Fan creativity is as old as storytelling. Distribution is a lot wider these days, though. If you want a live singalong of Once More with Feeling you may need to inquire about rights. (…) Legal concepts of transformativeness have broadened over the past 15 years, but there’s still a lot of confusion and paranoia—in part because fanworks are created by 12-year-olds and 90-year-olds with different levels of knowledge.
Heidi Tandy paraphrased by Rebecca Tushnet, Penn symposium: fan fiction
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The question of whether or not fan fiction could be considered fair use has never been addressed by the courts, but some legal scholars have suggested that it should be a categorical exception. While the public generally believes that a distinction exists between commercial and noncommercial use with regard to copyright, this perception has never been accepted as law.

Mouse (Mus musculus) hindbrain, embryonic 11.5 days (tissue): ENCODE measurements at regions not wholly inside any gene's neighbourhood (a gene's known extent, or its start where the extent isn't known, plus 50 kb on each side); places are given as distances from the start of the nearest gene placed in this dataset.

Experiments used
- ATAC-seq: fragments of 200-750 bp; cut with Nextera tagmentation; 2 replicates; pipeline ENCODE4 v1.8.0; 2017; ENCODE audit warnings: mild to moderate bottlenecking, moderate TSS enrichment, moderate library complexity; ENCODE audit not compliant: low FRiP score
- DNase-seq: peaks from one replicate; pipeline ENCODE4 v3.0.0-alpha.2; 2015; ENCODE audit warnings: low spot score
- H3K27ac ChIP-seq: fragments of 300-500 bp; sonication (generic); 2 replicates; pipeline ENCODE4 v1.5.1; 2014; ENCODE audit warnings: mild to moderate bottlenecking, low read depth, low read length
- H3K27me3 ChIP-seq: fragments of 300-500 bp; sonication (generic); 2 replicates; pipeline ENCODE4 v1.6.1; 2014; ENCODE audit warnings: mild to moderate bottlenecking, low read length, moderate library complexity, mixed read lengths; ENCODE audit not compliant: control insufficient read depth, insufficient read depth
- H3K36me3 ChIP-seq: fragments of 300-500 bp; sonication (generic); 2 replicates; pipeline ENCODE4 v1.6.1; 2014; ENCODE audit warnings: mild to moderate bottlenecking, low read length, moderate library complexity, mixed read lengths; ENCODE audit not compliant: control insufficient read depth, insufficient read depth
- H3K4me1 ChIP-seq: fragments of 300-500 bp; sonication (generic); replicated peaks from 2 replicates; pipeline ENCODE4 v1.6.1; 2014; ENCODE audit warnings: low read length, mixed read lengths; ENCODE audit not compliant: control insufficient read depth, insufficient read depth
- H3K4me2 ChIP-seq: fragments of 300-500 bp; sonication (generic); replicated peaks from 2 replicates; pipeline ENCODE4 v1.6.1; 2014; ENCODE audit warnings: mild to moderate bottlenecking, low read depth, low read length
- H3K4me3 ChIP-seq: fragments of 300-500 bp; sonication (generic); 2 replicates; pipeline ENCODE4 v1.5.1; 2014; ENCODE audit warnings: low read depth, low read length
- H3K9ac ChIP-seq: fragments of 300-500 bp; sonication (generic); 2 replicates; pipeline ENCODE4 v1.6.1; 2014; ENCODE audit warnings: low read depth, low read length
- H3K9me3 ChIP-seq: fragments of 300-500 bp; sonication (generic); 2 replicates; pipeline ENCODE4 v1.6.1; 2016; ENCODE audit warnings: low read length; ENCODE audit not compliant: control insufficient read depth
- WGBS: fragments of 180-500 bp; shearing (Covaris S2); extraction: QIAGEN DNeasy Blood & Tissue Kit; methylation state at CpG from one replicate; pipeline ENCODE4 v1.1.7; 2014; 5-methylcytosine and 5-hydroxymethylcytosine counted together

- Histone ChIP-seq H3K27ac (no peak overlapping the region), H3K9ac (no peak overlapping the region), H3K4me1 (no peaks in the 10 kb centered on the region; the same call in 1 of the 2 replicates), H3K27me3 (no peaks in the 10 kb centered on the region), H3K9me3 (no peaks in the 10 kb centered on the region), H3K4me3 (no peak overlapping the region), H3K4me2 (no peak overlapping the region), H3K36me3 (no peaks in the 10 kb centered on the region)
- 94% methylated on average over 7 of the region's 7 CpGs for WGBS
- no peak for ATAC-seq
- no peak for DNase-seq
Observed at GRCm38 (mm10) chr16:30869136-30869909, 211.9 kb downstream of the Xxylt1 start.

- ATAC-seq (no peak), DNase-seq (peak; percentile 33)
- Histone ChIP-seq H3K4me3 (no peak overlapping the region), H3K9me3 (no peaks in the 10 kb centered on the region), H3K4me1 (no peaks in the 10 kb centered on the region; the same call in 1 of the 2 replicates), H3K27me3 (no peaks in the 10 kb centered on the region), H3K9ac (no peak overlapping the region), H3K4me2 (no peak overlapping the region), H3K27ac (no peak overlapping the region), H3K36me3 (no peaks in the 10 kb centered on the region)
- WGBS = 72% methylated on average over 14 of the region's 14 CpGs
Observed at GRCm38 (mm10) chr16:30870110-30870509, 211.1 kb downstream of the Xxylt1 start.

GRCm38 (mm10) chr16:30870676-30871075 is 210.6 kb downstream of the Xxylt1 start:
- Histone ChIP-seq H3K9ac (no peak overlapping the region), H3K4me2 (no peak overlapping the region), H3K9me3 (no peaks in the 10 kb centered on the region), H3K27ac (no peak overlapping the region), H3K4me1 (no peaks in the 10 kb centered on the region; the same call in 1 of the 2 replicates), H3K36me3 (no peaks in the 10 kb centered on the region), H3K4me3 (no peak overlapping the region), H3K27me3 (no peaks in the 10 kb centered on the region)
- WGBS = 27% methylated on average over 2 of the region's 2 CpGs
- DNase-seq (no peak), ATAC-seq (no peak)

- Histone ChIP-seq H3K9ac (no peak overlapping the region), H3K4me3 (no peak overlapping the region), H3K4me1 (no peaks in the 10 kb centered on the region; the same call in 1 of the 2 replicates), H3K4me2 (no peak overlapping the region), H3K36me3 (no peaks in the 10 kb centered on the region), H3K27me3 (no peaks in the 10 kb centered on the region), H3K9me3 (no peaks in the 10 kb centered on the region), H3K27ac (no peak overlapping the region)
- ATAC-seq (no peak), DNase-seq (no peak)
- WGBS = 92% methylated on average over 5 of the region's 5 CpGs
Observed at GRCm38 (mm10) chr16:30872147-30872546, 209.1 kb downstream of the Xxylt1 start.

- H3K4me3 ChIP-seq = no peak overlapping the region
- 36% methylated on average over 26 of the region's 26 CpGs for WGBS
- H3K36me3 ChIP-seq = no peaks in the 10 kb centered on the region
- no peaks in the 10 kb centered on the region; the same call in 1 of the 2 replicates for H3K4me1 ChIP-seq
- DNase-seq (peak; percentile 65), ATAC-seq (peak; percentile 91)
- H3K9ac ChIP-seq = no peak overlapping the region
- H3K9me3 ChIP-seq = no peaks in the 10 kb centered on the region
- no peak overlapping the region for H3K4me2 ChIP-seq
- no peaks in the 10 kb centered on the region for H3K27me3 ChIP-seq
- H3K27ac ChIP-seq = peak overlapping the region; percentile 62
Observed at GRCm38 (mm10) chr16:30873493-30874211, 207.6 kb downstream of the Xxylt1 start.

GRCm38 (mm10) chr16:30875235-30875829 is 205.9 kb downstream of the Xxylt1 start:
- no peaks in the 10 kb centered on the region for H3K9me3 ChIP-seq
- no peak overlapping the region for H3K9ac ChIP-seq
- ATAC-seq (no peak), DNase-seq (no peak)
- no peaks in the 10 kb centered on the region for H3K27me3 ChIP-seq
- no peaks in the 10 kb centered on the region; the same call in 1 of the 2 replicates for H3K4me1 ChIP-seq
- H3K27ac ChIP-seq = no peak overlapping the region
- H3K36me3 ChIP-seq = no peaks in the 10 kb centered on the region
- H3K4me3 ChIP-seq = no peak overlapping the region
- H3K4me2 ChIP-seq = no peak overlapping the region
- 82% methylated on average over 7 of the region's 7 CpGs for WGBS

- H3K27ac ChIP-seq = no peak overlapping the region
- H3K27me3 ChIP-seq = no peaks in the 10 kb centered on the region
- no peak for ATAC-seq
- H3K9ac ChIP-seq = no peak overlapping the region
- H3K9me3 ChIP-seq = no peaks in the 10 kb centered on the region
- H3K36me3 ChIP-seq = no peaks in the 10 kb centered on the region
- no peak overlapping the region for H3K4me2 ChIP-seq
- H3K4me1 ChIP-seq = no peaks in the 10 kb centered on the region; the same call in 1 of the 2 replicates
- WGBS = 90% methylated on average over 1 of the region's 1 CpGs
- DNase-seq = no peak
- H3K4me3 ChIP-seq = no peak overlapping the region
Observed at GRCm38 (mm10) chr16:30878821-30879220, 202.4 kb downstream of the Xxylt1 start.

Because “[t]he standards for invoking the fair use doctrine are so vague,” fear of litigation may chill the creation of fan fiction altogether. Fan fiction came under the scrutiny of copyright holders as early as 1977. More recently, Warner Brothers made headlines by sending cease-and-desist letters to teenagers running Harry Potter Web sites. However, no fan fiction case has ever gone to court, either because copyright holders have decided to ignore them or because of fan authors’ inabilities to contest cease-and-desist demands. In fact, most fan fiction writers would prefer to keep it that way.